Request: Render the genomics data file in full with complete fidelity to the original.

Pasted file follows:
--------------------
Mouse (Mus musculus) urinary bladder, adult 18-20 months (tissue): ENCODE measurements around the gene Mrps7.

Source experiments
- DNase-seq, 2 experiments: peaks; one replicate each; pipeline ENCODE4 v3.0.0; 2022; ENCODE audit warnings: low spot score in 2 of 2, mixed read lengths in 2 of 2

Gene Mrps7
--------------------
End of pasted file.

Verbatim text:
Mouse (Mus musculus) urinary bladder, adult 18-20 months (tissue): ENCODE measurements around the gene Mrps7.

Source experiments
- DNase-seq, 2 experiments: peaks; one replicate each; pipeline ENCODE4 v3.0.0; 2022; ENCODE audit warnings: low spot score in 2 of 2, mixed read lengths in 2 of 2

Gene Mrps7